Failures happen. In engineering we often face a choice between trying to eliminate failures or making our systems handle them more gracefully. Both approaches are important but in my experience fault tolerance is the more valuable. The reason is simple: we can only eliminate failures we can imagine while fault tolerance adds some resilience to failures we could not imagine.

I have found the same to be true for groups of people.

Many managers do their best to protect their teams. They manage information carefully and they defend their teams aggressively against change. They expend their own energy to carefully maintain a consistent environment. Their focus is on precisely what needs to be done and how. These managers are often beloved by their teams as long as the protection holds. However when an unexpected failure occurs, as will invariably happen, these teams and their managers often struggle. Maybe the company strategy changed or the market isn’t reacting as expected, but the pressure is now on the manager alone to restore order by developing a new plan for the whole team. These teams are fragile.

The best managers I know don’t do any of that. They are transparent with information in real time, especially potentially disruptive information. They embrace change when appropriate even if it is painful. They expend their energy to ensure their team is as equipped as possible for whatever might come. Their focus is on clarity around the goals and the operational constraints of the team. And when an unexpected failure occurs, the burden of how to react is shared by the entire team. They all know the goals and the constraints, they all have all the information, and they may not even need their manager at all to coordinate and plot a new course. Instead of protecting people, these managers empower people. These teams are antifragile.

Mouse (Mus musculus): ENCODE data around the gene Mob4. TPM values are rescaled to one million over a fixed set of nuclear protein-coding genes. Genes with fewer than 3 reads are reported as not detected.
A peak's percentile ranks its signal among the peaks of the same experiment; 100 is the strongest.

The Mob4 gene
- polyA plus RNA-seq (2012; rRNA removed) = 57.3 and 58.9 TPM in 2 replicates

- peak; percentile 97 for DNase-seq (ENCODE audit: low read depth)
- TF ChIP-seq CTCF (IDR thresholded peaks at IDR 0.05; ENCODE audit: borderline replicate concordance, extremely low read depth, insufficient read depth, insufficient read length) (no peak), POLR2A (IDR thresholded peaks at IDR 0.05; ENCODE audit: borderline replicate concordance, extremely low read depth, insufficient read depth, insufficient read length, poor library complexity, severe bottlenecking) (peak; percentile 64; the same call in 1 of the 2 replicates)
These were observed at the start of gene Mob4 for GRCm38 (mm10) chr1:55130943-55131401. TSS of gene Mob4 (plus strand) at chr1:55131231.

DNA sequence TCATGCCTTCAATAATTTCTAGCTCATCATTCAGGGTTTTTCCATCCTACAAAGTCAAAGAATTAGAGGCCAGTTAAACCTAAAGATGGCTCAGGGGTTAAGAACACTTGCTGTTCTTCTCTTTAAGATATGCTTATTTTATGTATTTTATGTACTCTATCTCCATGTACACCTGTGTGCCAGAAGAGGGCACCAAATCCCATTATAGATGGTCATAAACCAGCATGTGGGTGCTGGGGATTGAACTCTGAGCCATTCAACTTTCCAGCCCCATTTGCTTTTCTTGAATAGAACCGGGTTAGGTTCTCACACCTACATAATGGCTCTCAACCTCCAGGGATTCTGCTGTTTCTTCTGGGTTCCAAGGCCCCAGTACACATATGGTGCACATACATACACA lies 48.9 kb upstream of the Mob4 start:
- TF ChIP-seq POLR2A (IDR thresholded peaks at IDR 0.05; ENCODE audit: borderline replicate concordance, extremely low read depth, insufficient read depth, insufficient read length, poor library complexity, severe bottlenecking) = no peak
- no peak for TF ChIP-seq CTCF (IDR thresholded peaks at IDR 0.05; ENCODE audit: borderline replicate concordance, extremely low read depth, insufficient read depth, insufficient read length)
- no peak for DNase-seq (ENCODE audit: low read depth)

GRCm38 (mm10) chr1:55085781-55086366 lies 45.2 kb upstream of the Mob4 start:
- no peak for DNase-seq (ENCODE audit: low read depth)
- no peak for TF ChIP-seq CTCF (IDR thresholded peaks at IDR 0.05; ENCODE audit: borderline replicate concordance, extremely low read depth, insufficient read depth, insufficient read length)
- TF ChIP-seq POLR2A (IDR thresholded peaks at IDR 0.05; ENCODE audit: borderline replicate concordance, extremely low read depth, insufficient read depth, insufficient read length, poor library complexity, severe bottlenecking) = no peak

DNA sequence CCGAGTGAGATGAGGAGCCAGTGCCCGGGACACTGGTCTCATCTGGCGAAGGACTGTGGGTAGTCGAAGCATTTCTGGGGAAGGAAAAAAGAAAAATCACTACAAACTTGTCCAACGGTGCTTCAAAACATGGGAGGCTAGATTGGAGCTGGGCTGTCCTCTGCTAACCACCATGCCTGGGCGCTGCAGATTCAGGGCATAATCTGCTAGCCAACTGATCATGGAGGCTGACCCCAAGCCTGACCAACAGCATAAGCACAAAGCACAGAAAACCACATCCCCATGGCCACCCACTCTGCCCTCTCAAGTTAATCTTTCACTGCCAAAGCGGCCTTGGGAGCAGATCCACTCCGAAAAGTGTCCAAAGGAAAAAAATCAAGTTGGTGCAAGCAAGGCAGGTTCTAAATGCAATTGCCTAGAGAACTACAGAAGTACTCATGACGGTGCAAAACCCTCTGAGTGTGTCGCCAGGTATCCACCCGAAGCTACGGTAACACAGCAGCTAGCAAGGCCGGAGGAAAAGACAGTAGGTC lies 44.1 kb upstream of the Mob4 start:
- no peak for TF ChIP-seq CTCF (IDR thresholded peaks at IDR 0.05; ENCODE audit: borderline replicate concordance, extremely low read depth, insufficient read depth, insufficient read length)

Things that are antifragile gain from chaos. These are systems that are able to capture upside without participating as fully in the downside. Just like bones strengthening when subjected to stress, antifragile systems flourish through failure.

When teams survive change together they are stronger for it. They understand their goals better. They have learned more about the world they operate in. They are better equipped to handle future changes. If you get really good at change management your team can harness the opportunity that comes with failure instead of being attached to the loss.

Stability is important for effective execution so providing stable environments is an admirable goal for leadership. But that only holds as long as the stability is genuine and not manufactured. In periods of heightened risk and uncertainty I find it much more effective to be earnest about the situation with the team and help them be robust to the changes.

Instead of protecting your teams from failure, prepare them for it.